Investing In Life: Insurance In Antebellum America by Sharon Ann MurphyInvesting In Life: Insurance In Antebellum America by Sharon Ann Murphy

Investing In Life: Insurance In Antebellum America

bySharon Ann Murphy

Paperback | September 13, 2013

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Investing in Life considers the creation and expansion of the American life insurance industry from its early origins in the 1810s through the 1860s and examines how its growth paralleled and influenced the emergence of the middle class.

Using the economic instability of the period as her backdrop, Sharon Ann Murphy also analyzes changing roles for women; the attempts to adapt slavery to an urban, industrialized setting; the rise of statistical thinking; and efforts to regulate the business environment. Her research directly challenges the conclusions of previous scholars who have dismissed the importance of the earliest industry innovators while exaggerating clerical opposition to life insurance.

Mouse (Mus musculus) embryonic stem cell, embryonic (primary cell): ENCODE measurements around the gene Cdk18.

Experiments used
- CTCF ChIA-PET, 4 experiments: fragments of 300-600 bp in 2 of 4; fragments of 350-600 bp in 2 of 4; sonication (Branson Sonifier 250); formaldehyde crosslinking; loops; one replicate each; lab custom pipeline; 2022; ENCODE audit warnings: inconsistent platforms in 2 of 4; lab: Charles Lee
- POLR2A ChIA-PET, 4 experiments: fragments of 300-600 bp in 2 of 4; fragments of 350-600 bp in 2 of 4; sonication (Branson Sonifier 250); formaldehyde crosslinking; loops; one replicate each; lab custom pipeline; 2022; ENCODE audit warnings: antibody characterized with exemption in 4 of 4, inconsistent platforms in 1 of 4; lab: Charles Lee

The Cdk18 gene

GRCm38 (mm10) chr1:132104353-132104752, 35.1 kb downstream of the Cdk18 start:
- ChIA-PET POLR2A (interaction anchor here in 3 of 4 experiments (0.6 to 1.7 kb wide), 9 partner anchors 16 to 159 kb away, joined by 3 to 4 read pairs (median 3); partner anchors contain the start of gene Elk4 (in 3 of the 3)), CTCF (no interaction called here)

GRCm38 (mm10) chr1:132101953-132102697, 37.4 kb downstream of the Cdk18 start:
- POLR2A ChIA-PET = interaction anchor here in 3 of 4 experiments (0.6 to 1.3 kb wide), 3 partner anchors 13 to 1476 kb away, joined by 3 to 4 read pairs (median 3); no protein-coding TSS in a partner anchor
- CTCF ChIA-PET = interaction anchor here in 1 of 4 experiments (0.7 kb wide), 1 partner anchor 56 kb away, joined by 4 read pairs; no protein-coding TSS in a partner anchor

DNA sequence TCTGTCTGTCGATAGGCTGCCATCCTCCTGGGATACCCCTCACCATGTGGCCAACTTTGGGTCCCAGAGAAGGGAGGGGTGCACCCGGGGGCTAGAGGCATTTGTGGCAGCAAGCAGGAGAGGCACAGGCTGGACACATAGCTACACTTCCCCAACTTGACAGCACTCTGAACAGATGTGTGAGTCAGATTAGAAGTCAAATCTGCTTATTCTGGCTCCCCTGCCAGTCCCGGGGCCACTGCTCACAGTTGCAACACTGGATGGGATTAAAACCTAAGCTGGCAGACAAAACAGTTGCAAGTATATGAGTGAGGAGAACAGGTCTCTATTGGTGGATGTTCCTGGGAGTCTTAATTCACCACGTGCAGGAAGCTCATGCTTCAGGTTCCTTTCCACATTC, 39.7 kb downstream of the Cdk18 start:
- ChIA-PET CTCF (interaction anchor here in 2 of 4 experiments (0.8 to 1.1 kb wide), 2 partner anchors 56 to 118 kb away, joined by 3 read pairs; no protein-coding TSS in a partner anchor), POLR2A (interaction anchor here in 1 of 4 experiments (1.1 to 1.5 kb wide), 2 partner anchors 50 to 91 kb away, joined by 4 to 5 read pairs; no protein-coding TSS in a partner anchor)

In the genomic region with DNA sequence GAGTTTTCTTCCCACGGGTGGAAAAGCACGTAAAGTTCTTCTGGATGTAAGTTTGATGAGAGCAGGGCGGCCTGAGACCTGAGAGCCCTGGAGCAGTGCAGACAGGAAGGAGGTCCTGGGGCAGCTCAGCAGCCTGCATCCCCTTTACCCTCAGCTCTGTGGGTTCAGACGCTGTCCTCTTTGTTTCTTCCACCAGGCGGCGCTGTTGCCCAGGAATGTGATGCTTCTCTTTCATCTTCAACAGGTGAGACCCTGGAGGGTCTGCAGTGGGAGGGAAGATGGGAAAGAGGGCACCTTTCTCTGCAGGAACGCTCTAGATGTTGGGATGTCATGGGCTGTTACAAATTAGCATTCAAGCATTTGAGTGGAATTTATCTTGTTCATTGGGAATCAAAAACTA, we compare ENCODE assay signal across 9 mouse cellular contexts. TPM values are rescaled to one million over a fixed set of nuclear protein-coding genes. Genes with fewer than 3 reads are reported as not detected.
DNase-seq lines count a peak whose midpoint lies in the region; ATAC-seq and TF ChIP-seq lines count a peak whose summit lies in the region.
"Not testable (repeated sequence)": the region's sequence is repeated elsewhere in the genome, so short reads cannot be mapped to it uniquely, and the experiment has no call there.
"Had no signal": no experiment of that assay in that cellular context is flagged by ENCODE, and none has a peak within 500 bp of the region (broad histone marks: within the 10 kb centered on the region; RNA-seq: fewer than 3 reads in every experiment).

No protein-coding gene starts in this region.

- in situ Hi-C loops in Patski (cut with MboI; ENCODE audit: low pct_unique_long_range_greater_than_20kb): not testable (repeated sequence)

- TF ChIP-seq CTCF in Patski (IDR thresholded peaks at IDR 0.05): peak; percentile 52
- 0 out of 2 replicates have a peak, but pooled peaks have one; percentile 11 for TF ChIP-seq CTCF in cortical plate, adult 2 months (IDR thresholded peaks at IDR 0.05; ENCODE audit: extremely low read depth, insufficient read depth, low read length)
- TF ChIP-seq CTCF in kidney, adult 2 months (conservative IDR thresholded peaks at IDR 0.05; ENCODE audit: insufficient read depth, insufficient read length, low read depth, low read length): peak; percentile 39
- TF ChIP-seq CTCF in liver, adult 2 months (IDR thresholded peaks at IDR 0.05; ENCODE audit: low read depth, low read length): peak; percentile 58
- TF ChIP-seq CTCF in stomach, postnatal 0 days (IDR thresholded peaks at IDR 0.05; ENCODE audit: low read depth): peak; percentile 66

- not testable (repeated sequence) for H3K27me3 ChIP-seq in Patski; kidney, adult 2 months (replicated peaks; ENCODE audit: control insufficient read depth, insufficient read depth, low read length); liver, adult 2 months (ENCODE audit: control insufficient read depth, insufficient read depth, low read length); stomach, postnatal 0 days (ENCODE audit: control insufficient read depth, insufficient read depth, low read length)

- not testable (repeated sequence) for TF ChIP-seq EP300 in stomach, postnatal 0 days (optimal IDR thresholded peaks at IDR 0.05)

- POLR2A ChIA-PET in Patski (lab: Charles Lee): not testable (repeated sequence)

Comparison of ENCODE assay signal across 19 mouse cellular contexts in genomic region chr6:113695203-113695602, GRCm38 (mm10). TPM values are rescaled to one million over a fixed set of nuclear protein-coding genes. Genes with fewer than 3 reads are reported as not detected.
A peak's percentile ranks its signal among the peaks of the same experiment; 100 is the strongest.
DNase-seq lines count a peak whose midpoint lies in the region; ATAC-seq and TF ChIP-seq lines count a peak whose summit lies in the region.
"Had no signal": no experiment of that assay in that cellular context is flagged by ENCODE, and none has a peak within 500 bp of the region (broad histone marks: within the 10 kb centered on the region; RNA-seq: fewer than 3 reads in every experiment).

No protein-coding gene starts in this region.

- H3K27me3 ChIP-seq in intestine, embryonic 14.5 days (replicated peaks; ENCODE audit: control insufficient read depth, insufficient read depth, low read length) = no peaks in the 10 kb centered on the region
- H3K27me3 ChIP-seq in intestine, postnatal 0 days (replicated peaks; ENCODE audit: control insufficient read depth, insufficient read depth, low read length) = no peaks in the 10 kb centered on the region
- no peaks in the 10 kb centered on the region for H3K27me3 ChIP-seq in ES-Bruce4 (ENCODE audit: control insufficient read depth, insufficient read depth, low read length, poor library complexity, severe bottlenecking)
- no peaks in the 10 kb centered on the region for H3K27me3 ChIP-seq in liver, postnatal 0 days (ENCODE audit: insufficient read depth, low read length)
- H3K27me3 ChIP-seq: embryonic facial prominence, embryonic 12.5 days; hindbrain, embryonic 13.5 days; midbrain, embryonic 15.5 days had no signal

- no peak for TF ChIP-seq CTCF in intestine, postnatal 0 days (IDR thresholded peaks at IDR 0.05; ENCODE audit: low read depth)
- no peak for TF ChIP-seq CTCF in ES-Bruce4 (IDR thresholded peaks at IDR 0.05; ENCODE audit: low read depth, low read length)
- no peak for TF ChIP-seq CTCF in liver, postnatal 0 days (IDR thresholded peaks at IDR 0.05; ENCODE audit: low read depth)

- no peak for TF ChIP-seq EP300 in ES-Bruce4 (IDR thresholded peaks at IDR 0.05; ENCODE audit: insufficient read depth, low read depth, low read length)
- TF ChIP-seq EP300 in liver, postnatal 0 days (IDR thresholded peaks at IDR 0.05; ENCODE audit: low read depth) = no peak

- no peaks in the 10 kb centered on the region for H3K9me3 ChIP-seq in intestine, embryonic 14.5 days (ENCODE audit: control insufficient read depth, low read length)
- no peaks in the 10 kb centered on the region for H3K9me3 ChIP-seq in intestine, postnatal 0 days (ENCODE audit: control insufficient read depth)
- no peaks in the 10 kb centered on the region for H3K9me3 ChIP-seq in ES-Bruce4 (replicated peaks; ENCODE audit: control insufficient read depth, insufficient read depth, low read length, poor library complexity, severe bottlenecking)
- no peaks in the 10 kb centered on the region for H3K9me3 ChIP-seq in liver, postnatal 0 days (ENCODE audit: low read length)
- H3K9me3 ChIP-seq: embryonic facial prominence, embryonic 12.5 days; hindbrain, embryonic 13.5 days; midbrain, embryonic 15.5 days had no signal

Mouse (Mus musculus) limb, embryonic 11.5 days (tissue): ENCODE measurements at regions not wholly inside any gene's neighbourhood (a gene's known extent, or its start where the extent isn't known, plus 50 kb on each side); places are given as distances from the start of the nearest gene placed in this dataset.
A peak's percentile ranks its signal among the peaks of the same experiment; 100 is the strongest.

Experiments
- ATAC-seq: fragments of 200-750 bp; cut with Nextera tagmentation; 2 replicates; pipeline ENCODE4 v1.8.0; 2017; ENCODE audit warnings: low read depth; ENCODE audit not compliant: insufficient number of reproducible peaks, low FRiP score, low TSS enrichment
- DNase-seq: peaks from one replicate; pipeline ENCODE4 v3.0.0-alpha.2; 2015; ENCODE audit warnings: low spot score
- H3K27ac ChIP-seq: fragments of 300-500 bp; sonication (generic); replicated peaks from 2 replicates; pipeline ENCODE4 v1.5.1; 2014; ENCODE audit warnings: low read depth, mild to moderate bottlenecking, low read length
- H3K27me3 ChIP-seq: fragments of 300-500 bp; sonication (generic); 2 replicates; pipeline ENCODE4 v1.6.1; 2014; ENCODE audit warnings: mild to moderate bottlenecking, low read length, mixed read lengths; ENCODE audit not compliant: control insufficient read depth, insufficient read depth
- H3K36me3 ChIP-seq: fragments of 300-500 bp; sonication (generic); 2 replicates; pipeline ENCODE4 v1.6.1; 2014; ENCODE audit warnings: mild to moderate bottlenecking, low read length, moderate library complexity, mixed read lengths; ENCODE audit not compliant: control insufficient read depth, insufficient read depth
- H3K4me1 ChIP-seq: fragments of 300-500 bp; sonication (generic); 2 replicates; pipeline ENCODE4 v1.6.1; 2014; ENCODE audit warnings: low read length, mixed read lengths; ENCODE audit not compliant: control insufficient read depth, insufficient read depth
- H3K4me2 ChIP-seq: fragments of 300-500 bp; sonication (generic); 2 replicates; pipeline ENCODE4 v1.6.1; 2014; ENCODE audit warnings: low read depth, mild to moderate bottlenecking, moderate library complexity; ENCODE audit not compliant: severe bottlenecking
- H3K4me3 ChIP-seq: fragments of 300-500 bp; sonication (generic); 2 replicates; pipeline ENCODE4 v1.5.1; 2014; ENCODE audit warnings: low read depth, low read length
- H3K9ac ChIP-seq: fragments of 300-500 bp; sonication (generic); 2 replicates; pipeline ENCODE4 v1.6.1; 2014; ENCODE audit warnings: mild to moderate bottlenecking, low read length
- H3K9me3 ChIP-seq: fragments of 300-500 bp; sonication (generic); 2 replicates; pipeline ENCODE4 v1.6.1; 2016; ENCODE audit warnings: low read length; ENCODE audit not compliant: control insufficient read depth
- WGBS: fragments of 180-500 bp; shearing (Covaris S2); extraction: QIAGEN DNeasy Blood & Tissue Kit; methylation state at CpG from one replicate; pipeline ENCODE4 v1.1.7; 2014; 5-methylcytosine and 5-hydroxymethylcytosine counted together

Murphy examines insurance as both a business and a social phenomenon. She looks at how insurance companies positioned themselves within the marketplace, calculated risks associated with disease, intemperance, occupational hazard, and war, and battled fraud, murder, and suicide. She also discusses the role of consumers—their reasons for purchasing life insurance, their perceptions of the industry, and how their desires and demands shaped the ultimate product.

Sharon Ann Murphy is an associate professor of history at Providence College.
Title:Investing In Life: Insurance In Antebellum AmericaFormat:PaperbackProduct dimensions:416 pages, 9 × 6 × 1 inShipping dimensions:9 × 6 × 1 inPublished:September 13, 2013Publisher:Johns Hopkins University PressLanguage:English

The following ISBNs are associated with this title:

ISBN - 10:1421411946

ISBN - 13:9781421411941


Editorial Reviews

This book makes a fine contribution to the study of the history of the insurance business.